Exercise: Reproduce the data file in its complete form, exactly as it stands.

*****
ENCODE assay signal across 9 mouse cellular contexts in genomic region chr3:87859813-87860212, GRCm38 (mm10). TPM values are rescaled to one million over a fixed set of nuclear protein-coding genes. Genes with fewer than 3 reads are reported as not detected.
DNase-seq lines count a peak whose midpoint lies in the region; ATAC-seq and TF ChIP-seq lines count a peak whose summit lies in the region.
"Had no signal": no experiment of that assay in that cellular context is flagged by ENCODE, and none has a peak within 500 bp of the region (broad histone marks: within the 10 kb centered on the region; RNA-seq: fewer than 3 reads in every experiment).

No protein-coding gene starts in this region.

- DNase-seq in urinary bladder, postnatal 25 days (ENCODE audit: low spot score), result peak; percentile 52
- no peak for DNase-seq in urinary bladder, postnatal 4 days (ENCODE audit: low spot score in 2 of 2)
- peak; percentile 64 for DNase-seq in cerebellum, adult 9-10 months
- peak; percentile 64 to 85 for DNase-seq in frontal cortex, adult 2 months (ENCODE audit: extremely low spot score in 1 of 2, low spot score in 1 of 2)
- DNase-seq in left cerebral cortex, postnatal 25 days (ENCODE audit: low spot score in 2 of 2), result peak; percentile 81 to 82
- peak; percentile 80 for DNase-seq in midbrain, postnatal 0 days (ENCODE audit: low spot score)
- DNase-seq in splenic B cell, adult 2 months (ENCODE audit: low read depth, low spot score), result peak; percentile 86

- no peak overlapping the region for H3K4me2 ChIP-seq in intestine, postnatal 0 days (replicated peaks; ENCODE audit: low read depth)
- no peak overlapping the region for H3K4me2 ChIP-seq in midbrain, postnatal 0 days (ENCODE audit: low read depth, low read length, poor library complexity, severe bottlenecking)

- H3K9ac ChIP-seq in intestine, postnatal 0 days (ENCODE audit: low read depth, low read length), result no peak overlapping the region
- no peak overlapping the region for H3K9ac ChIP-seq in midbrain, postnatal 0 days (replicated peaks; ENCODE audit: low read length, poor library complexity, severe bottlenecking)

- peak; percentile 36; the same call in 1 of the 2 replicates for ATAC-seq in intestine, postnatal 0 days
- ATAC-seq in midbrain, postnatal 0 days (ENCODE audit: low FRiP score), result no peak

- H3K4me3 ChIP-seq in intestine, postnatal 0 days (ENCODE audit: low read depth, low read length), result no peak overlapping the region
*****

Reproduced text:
ENCODE assay signal across 9 mouse cellular contexts in genomic region chr3:87859813-87860212, GRCm38 (mm10). TPM values are rescaled to one million over a fixed set of nuclear protein-coding genes. Genes with fewer than 3 reads are reported as not detected.
DNase-seq lines count a peak whose midpoint lies in the region; ATAC-seq and TF ChIP-seq lines count a peak whose summit lies in the region.
"Had no signal": no experiment of that assay in that cellular context is flagged by ENCODE, and none has a peak within 500 bp of the region (broad histone marks: within the 10 kb centered on the region; RNA-seq: fewer than 3 reads in every experiment).

No protein-coding gene starts in this region.

- DNase-seq in urinary bladder, postnatal 25 days (ENCODE audit: low spot score), result peak; percentile 52
- no peak for DNase-seq in urinary bladder, postnatal 4 days (ENCODE audit: low spot score in 2 of 2)
- peak; percentile 64 for DNase-seq in cerebellum, adult 9-10 months
- peak; percentile 64 to 85 for DNase-seq in frontal cortex, adult 2 months (ENCODE audit: extremely low spot score in 1 of 2, low spot score in 1 of 2)
- DNase-seq in left cerebral cortex, postnatal 25 days (ENCODE audit: low spot score in 2 of 2), result peak; percentile 81 to 82
- peak; percentile 80 for DNase-seq in midbrain, postnatal 0 days (ENCODE audit: low spot score)
- DNase-seq in splenic B cell, adult 2 months (ENCODE audit: low read depth, low spot score), result peak; percentile 86

- no peak overlapping the region for H3K4me2 ChIP-seq in intestine, postnatal 0 days (replicated peaks; ENCODE audit: low read depth)
- no peak overlapping the region for H3K4me2 ChIP-seq in midbrain, postnatal 0 days (ENCODE audit: low read depth, low read length, poor library complexity, severe bottlenecking)

- H3K9ac ChIP-seq in intestine, postnatal 0 days (ENCODE audit: low read depth, low read length), result no peak overlapping the region
- no peak overlapping the region for H3K9ac ChIP-seq in midbrain, postnatal 0 days (replicated peaks; ENCODE audit: low read length, poor library complexity, severe bottlenecking)

- peak; percentile 36; the same call in 1 of the 2 replicates for ATAC-seq in intestine, postnatal 0 days
- ATAC-seq in midbrain, postnatal 0 days (ENCODE audit: low FRiP score), result no peak

- H3K4me3 ChIP-seq in intestine, postnatal 0 days (ENCODE audit: low read depth, low read length), result no peak overlapping the region